Back to School… In April?


Photo Source: Google Images

Alyssa Thompson, Writer

Covid has brought many obstacles to students in the past year. However, most students were able to persevere through them and find a new sense of normalcy. One of the biggest challenges they faced was a hybrid learning schedule.

It seems that once students finally became accustomed to learning from home three days a week, the Pentucket Regional School District announced that all four elementary schools and the middle school would be going back to school five days a week. 

According to Pentucket sixth grader Ava Perry, going back to school five days a week is not exciting. When asked if she will sit at her desk more often, she replied, “Every second.” 

Being home three days a week is beneficial for students during this time because they are able to get outside and be active instead of being trapped at their desks all day at school. With such a large number of students at school, recess is forced to be socially distanced, leaving children drawing on the ground with chalk by themselves.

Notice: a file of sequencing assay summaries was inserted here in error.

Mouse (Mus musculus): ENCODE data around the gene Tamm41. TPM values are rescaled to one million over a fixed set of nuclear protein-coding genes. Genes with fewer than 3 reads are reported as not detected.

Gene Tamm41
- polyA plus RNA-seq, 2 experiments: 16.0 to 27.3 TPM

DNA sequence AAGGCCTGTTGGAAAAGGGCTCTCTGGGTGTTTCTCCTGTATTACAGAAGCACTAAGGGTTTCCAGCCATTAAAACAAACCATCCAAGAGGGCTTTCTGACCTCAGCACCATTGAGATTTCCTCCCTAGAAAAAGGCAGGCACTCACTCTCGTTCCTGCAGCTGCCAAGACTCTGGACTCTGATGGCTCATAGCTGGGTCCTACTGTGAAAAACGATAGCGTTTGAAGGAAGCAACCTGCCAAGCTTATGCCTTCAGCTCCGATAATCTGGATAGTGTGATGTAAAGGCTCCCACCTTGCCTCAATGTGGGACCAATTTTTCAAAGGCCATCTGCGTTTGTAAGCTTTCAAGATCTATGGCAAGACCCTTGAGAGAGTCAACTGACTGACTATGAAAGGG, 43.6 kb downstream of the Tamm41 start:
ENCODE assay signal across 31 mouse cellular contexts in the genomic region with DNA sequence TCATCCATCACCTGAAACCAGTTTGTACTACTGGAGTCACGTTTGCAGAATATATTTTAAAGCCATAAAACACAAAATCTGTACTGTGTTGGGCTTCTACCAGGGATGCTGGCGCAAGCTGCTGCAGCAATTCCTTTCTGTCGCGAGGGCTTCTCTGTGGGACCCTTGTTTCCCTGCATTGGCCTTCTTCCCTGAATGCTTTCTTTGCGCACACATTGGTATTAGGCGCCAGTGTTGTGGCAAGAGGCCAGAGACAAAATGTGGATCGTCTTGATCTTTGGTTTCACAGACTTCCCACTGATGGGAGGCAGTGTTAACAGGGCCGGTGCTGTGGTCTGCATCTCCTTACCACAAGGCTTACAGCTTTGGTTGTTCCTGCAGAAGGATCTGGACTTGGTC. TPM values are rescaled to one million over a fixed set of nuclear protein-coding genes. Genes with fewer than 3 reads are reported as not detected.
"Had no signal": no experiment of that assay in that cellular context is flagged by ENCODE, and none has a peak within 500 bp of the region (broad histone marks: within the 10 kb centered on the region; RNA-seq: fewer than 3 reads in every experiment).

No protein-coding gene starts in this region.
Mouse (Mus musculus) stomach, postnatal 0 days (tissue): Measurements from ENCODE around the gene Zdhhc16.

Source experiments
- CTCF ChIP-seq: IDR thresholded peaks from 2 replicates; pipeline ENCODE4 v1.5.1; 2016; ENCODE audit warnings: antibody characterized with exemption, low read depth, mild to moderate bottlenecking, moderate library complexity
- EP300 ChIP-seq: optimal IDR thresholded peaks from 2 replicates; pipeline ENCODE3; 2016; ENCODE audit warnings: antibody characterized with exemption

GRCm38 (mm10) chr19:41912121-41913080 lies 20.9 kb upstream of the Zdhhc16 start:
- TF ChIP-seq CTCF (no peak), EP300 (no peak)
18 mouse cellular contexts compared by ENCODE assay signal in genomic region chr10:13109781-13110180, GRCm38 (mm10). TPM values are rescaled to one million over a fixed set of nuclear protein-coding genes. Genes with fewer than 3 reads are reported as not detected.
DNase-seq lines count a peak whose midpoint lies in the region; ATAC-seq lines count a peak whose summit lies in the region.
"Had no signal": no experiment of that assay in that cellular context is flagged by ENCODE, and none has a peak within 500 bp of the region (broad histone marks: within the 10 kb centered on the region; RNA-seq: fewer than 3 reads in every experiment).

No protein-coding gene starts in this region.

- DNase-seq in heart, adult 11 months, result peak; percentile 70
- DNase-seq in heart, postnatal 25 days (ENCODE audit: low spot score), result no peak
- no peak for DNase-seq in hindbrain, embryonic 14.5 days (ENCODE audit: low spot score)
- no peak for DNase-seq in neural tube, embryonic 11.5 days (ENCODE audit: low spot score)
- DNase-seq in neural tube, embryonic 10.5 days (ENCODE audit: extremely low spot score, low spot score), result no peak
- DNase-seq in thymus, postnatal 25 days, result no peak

“We don’t even get to run around with each other,” Pentucket sixth grader Alexis Thompson stated. She explained how she often stands around waiting for recess to end and can’t imagine how recess will look when her whole grade is back in school at the same time. 

Another challenge sixth graders are facing is the lack of preparation they have had to enter middle school in the fall. Both Thompson and Perry expressed their fear of having fallen behind from remote learning all school year. 

As for the current middle schoolers, they are more concerned with trying to adapt to a whole new schedule. 

Eighth grader Maeve Lucy says, “On remote days, I like that I just get to get work done so it is more productive. I can prioritize it myself and I am worried that if we all come back it will just feel like remote instruction at school. We will not be able to collaborate or do normal class stuff.” 

Being at home allows students to work at their own pace and do assignments when it is convenient for them. This could be a hard adjustment for them when they are back at school and have to do assignments when they are told to. 

On the other hand, there are some students excited to get back into the swing of things. 

Eighth grader Ashlyn Sullivan shared her positivity. “I am going to miss some luxuries from being at home, but I think I learn better at school. I work longer hours when I am home.”

Being at school can be a game changer for some struggling students, as they can get their grades up and be more focused with less distractions. 

Despite the mixed feelings between students, hopefully bringing students back to school full time will give everyone a feeling of normalcy again.